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Facts, truths, politics of Ibaji Oil



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By Abel Ada-Musa

The recognition of Kogi State as an oil producing state on a 50-50 basis with Anambra State is a watershed – a milestone, in the history of Nigeria. It makes Kogi State the first oil producing state in the Middle Belt and in the northern part of Nigeria. Personally, I still feel we have been deprived, because the bigger flow of the oil is in Kogi State.

On the other hand, we also need to thank God, because as a state we didn’t play the politics very well. Anambra was more involved than Kogi State. It invested in the struggle to get national attention on all fronts, but I didn’t see Kogi State seriously involved in the agitation, except during the administrations of Prince Abubakar Audu and Captain Idris Wada, respectively.

As we soldiered on in the struggle, Kogi’s voice was nearly drowned at the presidency and the National Assembly. Even the method which the National Boundary Commission (NBC) wanted to employ in delineating the boundary was not favourable to Kogi State, which led to a stalemate.

I use this opportunity to pay tribute to the heroes of Odeke oil struggle, which include the people of Odeke, who lost their lives and got injured while fighting for their land. Several lives were lost on the farms and fishing ponds in Odeke, Ibaji Local Government, where the oil deposit was discovered.

Before the politics of oil wells took the front burner, Odeke and Aguleri in Anambra were good neighbours, who had intermarried and attended social activities freely together on either side. One could hardly differentiate between them, because of the level they interacted socially. They shared markets, farmland and fish ponds.

Those that are claiming credit, celebrating and trumpeting the recognition of the state as oil producing state today did not play any recognizable role in the new limelight. For example, Governor Yahaya Bello as a sitting governor that received the cheery news, and presiding over the celebration, knew little about the journey that brought us to the present level.

However, kudos to critical stakeholders and several Ibaji Local Government chairmen, former governor, late Prince Abubakar Audu, former governor Idris Wada and Senator Isaac Alfa, who worked tirelessly to ensure that Anambra State did not take away what belongs to the state. Some of the key figures in Ibaji that played significant roles in the long-drawn battle were Hon Emmanuel Egwuaba, Engr Dan Omatola, Hon Dav Ogwu, Barr Reuben Egwuaba, Hon Damian Etiukwu, Hon. Abraham Uchola, Chief Abu Bendo, Barr Thomas Acholo, Hon Felix Amajeh, among others. The list is inexhaustible.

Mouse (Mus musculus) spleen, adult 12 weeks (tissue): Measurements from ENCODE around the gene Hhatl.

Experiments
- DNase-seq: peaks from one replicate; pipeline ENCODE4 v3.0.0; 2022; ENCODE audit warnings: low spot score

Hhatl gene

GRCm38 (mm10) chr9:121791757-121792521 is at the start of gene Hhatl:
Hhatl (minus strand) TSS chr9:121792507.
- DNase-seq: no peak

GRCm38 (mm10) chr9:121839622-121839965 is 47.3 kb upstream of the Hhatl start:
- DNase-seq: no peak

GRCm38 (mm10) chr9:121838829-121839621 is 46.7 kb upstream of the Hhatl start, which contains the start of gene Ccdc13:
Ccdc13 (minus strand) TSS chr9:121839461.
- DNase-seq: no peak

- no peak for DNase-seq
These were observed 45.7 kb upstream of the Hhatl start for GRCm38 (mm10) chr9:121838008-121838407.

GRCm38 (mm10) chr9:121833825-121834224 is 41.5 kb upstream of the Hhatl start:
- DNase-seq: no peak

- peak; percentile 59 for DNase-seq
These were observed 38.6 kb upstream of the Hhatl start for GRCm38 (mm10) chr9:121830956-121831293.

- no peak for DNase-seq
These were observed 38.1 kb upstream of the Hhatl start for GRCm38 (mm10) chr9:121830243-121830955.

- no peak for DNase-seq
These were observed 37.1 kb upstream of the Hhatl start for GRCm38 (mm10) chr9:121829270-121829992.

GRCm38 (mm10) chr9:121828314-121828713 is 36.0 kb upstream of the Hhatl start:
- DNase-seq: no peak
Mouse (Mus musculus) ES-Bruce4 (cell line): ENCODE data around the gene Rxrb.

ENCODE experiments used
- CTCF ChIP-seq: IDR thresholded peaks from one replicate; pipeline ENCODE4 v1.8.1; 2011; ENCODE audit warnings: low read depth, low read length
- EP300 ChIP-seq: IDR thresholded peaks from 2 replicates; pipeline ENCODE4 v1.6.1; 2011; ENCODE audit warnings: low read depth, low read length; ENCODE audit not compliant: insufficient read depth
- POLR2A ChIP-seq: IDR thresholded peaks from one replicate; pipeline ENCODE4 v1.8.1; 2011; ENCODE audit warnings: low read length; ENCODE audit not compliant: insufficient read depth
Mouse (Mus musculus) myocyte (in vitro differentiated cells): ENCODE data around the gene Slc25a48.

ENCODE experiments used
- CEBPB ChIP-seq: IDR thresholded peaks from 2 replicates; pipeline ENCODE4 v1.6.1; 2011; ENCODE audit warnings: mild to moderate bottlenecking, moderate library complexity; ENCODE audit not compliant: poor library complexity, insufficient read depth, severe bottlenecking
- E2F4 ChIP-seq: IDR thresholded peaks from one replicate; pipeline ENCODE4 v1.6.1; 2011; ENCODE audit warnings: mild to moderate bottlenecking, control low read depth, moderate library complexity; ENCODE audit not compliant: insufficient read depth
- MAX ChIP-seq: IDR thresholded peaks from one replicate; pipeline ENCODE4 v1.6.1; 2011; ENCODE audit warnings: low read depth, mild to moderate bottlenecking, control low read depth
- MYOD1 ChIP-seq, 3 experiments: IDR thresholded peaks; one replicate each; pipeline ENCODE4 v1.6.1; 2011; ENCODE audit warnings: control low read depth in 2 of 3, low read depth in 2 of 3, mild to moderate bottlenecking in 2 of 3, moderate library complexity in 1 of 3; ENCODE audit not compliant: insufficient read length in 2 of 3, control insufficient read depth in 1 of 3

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We have been made to understand that oil has ever been in Odeke and environs. We have been told that exploration of the oil actually started in 1952, in Ibaji villages like, Ihile, Odeke, Ikah, Ujeh, Echeno, Anocha/Uchuchu, Omabo and Iregwu. That time, oil wells were not yet an issue, because 13 percent derivation, which gives oil producing states financial edge, in monthly allocations had not taken effect.

I think the major problem started when the federal government started paying 13 percent derivation to oil producing states from the federation account. The oil producing states are like kings during the monthly sharing of national booty. Kogi will soon join the league of such states, when full exploration of Odeke Oil begins.

Let the truth be told; Anambra state was smarter than Kogi State. Kogi State displayed non-committal attitude for too long in the matter. By the time the state government started showing genuine interest; Anambra state had made practical commitments in the disputed area. At least, so it claimed. It claimed that it had spent about N4 billion in developing the area. How? This cannot be verified!

Odds were in fact against Kogi state from the beginning. Odeke was under Anambra basin. This gave them the wrong conception that the place belonged to Anambra state. All explorations in geological terms, in that area were done under the Anambra basin. So, it was easy for them to erroneously claim that the portion belonged to them.

It was said that between 1952 and 1986, three companies namely; Shell BP (now SPDC), Elf (now Total Fina Elf) and AGIP Energy drilled 25 exploration wells, 2 appraisal wells and 8-core drill wells in the entire Basin, out of which majority of the wells were in the present day Kogi State”.

“The NNPC/NPDC which carried out seismic activities in the Anambra Basin in which Ibaji Local Government Area of Kogi East was largely involved between 1976 and 1983, affirmed that “oil and gas was found to be in commercial quantity in Kogi State.”